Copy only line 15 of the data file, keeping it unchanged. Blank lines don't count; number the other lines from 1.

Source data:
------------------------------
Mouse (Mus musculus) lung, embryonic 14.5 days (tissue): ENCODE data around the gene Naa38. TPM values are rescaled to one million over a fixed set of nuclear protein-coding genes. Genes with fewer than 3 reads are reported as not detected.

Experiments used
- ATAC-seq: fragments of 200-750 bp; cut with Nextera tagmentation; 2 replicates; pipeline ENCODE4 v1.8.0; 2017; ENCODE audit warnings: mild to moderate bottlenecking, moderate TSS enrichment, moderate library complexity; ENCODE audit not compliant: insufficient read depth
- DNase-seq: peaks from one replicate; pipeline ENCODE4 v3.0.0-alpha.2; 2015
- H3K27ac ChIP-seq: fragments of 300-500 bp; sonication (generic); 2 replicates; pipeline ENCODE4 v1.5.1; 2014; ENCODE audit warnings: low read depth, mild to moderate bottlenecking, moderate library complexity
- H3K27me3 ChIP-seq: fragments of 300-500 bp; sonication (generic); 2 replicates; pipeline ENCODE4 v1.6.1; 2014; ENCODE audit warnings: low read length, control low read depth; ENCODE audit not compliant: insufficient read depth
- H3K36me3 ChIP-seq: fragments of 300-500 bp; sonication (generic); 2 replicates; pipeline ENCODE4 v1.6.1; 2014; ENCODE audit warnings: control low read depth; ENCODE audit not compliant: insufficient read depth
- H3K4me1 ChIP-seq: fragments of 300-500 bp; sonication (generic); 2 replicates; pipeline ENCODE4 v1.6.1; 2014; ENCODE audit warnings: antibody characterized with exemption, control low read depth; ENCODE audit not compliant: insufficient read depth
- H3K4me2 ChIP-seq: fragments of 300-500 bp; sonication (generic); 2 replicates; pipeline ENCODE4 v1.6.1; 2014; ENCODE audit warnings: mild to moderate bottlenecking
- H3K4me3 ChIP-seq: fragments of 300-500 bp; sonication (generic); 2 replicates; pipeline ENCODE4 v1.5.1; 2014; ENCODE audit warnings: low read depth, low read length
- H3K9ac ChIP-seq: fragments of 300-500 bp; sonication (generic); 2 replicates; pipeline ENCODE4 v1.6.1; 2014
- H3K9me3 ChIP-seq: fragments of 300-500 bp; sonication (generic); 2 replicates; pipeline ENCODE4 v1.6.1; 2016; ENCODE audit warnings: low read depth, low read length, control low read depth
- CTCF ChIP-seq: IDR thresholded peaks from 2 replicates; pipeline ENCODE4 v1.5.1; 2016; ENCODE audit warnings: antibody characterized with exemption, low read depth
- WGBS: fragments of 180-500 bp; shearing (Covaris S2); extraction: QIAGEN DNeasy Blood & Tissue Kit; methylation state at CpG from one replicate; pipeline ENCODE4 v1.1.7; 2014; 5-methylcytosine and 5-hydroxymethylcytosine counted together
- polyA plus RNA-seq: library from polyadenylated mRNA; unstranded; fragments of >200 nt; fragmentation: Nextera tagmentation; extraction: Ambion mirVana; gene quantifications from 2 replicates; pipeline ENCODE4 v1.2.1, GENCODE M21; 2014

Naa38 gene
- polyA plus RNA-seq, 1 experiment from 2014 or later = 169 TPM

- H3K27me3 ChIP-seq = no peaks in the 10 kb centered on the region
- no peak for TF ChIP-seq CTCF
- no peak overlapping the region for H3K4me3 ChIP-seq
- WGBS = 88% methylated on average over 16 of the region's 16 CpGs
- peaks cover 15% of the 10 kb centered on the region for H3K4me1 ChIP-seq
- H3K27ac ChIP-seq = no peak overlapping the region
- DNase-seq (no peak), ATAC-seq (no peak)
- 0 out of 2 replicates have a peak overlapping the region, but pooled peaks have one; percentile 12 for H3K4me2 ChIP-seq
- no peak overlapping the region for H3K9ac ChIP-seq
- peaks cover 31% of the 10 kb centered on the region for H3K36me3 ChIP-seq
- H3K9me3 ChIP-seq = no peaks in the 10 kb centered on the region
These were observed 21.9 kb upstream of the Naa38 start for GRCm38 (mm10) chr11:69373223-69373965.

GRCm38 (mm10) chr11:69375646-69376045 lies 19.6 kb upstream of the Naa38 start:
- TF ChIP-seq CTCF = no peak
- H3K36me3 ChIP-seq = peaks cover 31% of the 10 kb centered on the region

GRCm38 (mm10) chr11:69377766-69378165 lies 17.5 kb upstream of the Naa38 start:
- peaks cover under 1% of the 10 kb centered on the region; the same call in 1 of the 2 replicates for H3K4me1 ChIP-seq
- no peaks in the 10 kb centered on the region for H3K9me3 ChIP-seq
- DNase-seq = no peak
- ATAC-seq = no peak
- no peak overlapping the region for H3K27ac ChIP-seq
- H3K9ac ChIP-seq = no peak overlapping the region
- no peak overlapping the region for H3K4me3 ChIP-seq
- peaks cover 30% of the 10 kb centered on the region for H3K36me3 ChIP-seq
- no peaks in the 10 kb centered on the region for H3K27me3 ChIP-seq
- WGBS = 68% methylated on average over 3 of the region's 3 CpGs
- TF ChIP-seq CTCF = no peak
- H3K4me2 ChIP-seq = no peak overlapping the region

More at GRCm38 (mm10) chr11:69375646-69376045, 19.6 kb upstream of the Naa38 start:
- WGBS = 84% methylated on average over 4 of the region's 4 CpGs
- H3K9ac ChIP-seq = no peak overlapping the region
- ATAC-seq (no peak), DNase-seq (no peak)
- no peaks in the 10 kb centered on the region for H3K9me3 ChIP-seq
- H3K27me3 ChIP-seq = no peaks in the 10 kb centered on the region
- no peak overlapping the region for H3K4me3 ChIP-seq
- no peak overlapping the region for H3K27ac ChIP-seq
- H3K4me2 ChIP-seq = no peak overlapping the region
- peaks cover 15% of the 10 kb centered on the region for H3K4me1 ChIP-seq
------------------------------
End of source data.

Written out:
- polyA plus RNA-seq: library from polyadenylated mRNA; unstranded; fragments of >200 nt; fragmentation: Nextera tagmentation; extraction: Ambion mirVana; gene quantifications from 2 replicates; pipeline ENCODE4 v1.2.1, GENCODE M21; 2014